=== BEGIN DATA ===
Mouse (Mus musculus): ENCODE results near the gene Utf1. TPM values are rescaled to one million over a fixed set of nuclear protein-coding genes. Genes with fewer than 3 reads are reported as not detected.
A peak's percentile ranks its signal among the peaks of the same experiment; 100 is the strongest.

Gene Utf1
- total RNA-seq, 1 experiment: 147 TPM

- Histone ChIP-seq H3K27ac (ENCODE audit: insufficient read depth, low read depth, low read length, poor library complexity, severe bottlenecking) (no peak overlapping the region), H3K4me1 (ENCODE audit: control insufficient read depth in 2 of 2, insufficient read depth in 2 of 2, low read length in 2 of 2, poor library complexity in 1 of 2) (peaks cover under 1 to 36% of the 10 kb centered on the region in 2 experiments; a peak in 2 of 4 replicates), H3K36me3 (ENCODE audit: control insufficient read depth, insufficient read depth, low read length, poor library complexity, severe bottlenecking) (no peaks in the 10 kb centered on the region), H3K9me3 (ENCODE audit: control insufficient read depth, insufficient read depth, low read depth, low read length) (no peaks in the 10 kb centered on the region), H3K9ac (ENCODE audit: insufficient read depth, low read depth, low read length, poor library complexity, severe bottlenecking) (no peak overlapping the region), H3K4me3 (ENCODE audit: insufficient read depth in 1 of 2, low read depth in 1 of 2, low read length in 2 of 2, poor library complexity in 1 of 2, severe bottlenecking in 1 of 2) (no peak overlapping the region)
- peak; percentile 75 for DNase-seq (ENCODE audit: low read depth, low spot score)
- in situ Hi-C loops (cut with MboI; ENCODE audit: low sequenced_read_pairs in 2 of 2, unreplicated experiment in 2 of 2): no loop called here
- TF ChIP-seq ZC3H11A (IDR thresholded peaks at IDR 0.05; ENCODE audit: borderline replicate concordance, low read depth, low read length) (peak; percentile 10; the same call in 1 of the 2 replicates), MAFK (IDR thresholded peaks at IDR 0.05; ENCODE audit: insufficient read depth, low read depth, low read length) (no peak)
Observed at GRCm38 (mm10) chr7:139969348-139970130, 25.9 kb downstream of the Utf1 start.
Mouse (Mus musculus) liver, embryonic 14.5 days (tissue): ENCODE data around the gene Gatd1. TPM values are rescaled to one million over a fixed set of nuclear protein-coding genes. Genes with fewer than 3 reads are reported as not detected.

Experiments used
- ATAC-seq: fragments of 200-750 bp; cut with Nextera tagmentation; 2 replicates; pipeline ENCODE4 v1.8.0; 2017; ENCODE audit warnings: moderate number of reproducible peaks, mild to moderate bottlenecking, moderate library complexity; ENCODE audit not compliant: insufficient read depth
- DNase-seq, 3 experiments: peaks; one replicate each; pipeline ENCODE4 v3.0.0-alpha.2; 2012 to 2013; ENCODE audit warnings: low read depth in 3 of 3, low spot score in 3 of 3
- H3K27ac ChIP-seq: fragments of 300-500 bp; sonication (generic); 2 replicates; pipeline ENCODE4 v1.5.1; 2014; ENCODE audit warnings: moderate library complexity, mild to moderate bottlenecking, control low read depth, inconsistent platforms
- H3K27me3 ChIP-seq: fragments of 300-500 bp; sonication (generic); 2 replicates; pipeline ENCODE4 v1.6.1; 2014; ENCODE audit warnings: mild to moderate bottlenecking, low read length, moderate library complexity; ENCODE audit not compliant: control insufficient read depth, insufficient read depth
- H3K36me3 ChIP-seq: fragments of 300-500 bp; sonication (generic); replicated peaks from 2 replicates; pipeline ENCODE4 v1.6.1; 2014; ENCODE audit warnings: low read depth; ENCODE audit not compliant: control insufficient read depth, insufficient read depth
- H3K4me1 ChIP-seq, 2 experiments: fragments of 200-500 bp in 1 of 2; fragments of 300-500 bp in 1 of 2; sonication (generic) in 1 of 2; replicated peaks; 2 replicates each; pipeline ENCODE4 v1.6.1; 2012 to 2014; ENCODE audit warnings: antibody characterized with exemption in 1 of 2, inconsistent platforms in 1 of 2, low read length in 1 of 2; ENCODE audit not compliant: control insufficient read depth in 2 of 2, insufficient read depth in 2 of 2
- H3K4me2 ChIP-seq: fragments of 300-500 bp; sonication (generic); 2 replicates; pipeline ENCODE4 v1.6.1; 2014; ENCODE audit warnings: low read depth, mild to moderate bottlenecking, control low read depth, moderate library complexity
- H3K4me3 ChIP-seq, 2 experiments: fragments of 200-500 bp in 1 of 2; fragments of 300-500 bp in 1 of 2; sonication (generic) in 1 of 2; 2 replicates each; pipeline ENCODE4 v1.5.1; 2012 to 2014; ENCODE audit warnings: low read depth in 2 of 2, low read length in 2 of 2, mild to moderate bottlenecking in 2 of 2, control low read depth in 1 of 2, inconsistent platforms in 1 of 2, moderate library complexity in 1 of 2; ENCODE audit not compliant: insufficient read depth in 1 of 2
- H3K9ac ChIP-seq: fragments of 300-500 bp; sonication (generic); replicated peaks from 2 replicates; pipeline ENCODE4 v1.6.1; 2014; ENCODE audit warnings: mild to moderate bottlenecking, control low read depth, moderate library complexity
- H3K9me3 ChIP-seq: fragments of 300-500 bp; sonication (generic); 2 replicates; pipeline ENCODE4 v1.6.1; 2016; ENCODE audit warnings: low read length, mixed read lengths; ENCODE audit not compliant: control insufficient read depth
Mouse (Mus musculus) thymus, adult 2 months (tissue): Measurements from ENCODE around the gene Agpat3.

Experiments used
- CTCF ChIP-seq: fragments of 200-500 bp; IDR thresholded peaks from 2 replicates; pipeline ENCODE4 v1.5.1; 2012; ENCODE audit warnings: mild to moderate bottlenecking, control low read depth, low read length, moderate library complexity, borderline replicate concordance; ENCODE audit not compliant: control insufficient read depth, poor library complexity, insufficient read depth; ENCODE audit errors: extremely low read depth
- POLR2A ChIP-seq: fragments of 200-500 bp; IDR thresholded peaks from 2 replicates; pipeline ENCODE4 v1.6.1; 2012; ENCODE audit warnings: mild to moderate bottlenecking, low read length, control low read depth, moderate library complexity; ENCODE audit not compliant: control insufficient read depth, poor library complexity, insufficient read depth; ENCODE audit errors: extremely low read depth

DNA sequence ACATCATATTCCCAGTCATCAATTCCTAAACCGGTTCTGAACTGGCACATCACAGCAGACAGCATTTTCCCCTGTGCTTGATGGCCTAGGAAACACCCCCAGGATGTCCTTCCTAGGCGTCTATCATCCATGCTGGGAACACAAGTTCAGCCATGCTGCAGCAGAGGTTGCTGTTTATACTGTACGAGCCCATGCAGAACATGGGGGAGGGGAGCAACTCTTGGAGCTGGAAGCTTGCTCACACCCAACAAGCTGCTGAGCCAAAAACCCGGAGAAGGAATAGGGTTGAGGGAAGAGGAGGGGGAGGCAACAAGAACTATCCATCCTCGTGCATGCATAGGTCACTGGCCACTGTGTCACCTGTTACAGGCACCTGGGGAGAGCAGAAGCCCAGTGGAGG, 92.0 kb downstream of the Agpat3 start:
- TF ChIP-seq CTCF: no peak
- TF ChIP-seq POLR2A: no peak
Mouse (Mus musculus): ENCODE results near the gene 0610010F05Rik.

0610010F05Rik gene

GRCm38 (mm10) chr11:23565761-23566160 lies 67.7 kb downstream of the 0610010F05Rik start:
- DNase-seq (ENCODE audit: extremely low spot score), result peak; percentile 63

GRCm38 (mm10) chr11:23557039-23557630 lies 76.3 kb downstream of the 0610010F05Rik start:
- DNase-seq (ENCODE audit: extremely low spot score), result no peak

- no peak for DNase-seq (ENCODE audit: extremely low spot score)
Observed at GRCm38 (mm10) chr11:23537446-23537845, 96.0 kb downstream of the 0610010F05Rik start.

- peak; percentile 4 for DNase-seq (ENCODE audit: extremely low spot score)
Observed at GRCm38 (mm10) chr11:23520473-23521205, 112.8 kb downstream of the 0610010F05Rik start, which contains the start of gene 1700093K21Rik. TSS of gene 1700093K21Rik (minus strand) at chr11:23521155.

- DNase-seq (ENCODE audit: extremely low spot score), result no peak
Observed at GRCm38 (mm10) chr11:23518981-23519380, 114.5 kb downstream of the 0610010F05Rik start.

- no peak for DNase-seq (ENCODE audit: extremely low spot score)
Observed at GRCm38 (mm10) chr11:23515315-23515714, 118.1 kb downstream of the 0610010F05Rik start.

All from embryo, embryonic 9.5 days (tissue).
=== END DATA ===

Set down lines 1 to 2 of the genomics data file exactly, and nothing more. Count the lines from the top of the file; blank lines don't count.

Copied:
Mouse (Mus musculus): ENCODE results near the gene Utf1. TPM values are rescaled to one million over a fixed set of nuclear protein-coding genes. Genes with fewer than 3 reads are reported as not detected.
A peak's percentile ranks its signal among the peaks of the same experiment; 100 is the strongest.